I’ve been afraid of my kids being “different”.
(PS- It’s been…uhm…months since I’ve written a post on here. Ooops. I’ve been a little busy with this thing called MOTHERHOOD. Forgive me.)
Before I had kids, I would look at other kids and parents and judge them *gasp* and proclaim that my kids would be wonderful and well-behaved and smart and cultured and this and that and (insert all the other things that we think we can make our kids be or do before we actually have them and realize that they are already pre-programmed to be pretty much the exact opposite.) I was young and naive and I apologize to all the parents who I ever doubted because I saw their child licking strange objects in the mall. This has since happened to me infinity.
I think we all start out wanting our kids to be “normal”. No one browses their baby name books and thinks, “Oh, I hope I have a weird kid.” We want them to be accepted, loved, understood and successful. We don’t want them to struggle to fit in or feel different or out of place. But then we hold these tiny humans in our arms and we quickly find out that every single one of them has been designed to be uniquely themselves. They don’t come with a manual that makes you understand why they do the things they do. And when you realize you have a kid that doesn’t quite fit in that “normal” category, it can be very, very overwhelming.
Recently I have had accept the fact that I have one of those precious, exceptionally unique, and exceptionally wonderful children. We have always know that she marched to the beat of her own drum. I’ve called her my “free spirit”- my child who lives with deep passion, curiosity, and spontaneity. She is my second child, and after my compliant, people-pleasing type A first born, I thought I had this parenting thing pretty figured out. Ha!
As my middle little has grown up and grown into her personality, we have fallen in love with her uniqueness. The things that may have scared us at first because they were different, we embrace and cherish because they make her who she is. I’ve heard many people use the expression “trying to fit a square peg in a round hole.” However, with my kiddo, I’ve found it to be the opposite.
She is like putting a round peg in a square hole.
She can fit in for a while. She looks perfectly capable of doing things in the way that society deems “normal”. She may be able to function for a little while in that square hole. But when things start to move and shake, when difficult situations arise and routines are disrupted, she gets rattled and you quickly realize that she wasn’t made to fit in this hole.
This year of Kindergarten has been extremely eye-opening and excruciatingly difficult for us. My sweet, spunky, free-spirit was coming home from school in trouble, defeated and discouraged quite often. She started measuring herself by the behaviors she was labeled with. My little round peg was rattling around in a square hole that she just couldn’t fit into.
It has been hard, friends. It’s hard to have a kiddo who you feel is misunderstood and labeled. It’s hard to see all the incredible, positive qualities and feel like everyone else sees the negative. It’s hard to explain behaviors that you really don’t even understand yourself. It’s hard to watch your child retreat inward because they feel like they are “weird” or “bad” or “different”. It’s hard. It’s not just hard, it’s heartbreaking.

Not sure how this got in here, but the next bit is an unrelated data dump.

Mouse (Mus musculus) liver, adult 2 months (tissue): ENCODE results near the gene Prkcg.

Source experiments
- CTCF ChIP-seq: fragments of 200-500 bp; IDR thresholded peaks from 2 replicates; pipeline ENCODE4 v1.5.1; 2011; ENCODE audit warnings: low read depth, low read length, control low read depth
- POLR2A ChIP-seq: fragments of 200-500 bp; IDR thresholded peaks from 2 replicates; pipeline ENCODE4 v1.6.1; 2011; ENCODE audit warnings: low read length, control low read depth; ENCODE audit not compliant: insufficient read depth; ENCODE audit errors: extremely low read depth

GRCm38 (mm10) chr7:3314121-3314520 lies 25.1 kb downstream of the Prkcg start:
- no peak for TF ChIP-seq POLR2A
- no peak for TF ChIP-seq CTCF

If you have, or are currently walking this road with your own little round peg, can I just give you a virtual HUG and tell you that you are an amazing mama and the love you have for your unique child is the absolute most important thing in the world? You need to know that when society’s systems and organizations dismiss your child because he or she doesn’t fit into their square hole, your arms are going to be the place that your child always fits in. Don’t give up. Pull them close. Reassure them of your love. Praise their uniqueness. They need to know that they are wonderful and incredible and strong and brave and oh so very loved.
We have had to do some re-evaluating when it comes to how we are handling things with our little round peg. We are praying and seeking counsel and dishing out deep, deep buckets of grace and love on her and on ourselves. Because the reality is, as hard as it is parenting a round peg, it’s so much harder being the round peg. And I am determined that we are going to do everything possible to raise our children- round or square or triangle or hexagon or WHATEVER- confident in who God created them to be, whether people always get them or not. Our job as parents isn’t to raise cookie cutter compliant children. Our job is to help them explore their uniqueness and giftings and talents and interests and (whether we always understand them or not) empower them to be the best version of themselves they can be. Not my idea of what they should be. Not the world’s idea of what they should be.
So today, mama friends, I am proud to say that my kid is different. She challenges me. She makes me look at the world differently. She has helped me to loosen up and laugh more. She inspires me and motivates me and loves me unconditionally, even when I am the crappiest mom ever and I fail her over and over again. Last night she held my face in her hands and said, “I would never want any mommy except for you.” I melt.
If you have been struggling with a child who doesn’t quite fit the mold that the world is trying to push them into, take heart. You aren’t alone! We have been given a gift- these incredible children- who we get to help raise and then release into the world to do amazing things. Is it hard? Heck yes. But it’s the unique people in the world that really make their mark. And I have no doubt that my middle little will too.
Bless her little object-licking heart.